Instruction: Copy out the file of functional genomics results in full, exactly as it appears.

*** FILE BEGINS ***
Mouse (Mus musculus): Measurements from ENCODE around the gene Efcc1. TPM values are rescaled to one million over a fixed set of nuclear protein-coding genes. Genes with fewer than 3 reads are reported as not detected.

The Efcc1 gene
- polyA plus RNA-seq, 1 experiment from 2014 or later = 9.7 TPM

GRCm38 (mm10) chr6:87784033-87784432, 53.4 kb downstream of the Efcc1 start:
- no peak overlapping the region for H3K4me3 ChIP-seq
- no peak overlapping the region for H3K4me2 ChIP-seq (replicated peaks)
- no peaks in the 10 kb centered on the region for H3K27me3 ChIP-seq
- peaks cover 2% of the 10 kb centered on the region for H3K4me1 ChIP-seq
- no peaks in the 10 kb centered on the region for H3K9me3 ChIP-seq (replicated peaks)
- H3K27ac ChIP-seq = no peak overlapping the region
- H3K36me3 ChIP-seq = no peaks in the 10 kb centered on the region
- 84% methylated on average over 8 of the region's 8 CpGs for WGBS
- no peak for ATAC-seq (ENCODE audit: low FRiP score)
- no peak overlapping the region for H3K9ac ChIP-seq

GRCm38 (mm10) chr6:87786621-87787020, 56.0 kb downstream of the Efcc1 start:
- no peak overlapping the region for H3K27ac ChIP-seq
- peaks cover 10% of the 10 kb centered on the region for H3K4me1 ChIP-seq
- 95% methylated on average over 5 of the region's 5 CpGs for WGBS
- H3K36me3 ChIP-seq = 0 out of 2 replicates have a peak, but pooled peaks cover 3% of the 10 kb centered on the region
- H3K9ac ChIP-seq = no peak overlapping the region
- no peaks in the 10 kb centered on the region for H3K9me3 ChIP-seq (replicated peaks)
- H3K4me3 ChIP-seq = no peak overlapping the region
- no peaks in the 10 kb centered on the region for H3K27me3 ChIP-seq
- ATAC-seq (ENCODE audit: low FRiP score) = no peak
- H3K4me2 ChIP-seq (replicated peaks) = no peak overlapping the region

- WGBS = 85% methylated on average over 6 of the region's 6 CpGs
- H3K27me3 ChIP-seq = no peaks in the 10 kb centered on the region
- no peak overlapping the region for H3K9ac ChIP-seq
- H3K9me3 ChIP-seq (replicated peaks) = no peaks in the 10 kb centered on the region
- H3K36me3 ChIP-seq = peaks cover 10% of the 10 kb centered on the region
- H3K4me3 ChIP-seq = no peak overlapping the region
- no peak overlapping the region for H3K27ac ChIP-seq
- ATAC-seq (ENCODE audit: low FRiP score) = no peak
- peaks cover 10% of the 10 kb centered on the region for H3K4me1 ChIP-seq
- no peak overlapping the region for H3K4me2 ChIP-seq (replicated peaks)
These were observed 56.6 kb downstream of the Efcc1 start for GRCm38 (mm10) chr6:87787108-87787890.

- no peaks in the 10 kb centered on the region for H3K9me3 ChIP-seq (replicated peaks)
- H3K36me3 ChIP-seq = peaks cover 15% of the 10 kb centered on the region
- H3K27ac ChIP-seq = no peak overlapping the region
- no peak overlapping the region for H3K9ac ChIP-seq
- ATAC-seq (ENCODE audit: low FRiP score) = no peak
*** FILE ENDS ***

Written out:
Mouse (Mus musculus): Measurements from ENCODE around the gene Efcc1. TPM values are rescaled to one million over a fixed set of nuclear protein-coding genes. Genes with fewer than 3 reads are reported as not detected.

The Efcc1 gene
- polyA plus RNA-seq, 1 experiment from 2014 or later = 9.7 TPM

GRCm38 (mm10) chr6:87784033-87784432, 53.4 kb downstream of the Efcc1 start:
- no peak overlapping the region for H3K4me3 ChIP-seq
- no peak overlapping the region for H3K4me2 ChIP-seq (replicated peaks)
- no peaks in the 10 kb centered on the region for H3K27me3 ChIP-seq
- peaks cover 2% of the 10 kb centered on the region for H3K4me1 ChIP-seq
- no peaks in the 10 kb centered on the region for H3K9me3 ChIP-seq (replicated peaks)
- H3K27ac ChIP-seq = no peak overlapping the region
- H3K36me3 ChIP-seq = no peaks in the 10 kb centered on the region
- 84% methylated on average over 8 of the region's 8 CpGs for WGBS
- no peak for ATAC-seq (ENCODE audit: low FRiP score)
- no peak overlapping the region for H3K9ac ChIP-seq

GRCm38 (mm10) chr6:87786621-87787020, 56.0 kb downstream of the Efcc1 start:
- no peak overlapping the region for H3K27ac ChIP-seq
- peaks cover 10% of the 10 kb centered on the region for H3K4me1 ChIP-seq
- 95% methylated on average over 5 of the region's 5 CpGs for WGBS
- H3K36me3 ChIP-seq = 0 out of 2 replicates have a peak, but pooled peaks cover 3% of the 10 kb centered on the region
- H3K9ac ChIP-seq = no peak overlapping the region
- no peaks in the 10 kb centered on the region for H3K9me3 ChIP-seq (replicated peaks)
- H3K4me3 ChIP-seq = no peak overlapping the region
- no peaks in the 10 kb centered on the region for H3K27me3 ChIP-seq
- ATAC-seq (ENCODE audit: low FRiP score) = no peak
- H3K4me2 ChIP-seq (replicated peaks) = no peak overlapping the region

- WGBS = 85% methylated on average over 6 of the region's 6 CpGs
- H3K27me3 ChIP-seq = no peaks in the 10 kb centered on the region
- no peak overlapping the region for H3K9ac ChIP-seq
- H3K9me3 ChIP-seq (replicated peaks) = no peaks in the 10 kb centered on the region
- H3K36me3 ChIP-seq = peaks cover 10% of the 10 kb centered on the region
- H3K4me3 ChIP-seq = no peak overlapping the region
- no peak overlapping the region for H3K27ac ChIP-seq
- ATAC-seq (ENCODE audit: low FRiP score) = no peak
- peaks cover 10% of the 10 kb centered on the region for H3K4me1 ChIP-seq
- no peak overlapping the region for H3K4me2 ChIP-seq (replicated peaks)
These were observed 56.6 kb downstream of the Efcc1 start for GRCm38 (mm10) chr6:87787108-87787890.

- no peaks in the 10 kb centered on the region for H3K9me3 ChIP-seq (replicated peaks)
- H3K36me3 ChIP-seq = peaks cover 15% of the 10 kb centered on the region
- H3K27ac ChIP-seq = no peak overlapping the region
- no peak overlapping the region for H3K9ac ChIP-seq
- ATAC-seq (ENCODE audit: low FRiP score) = no peak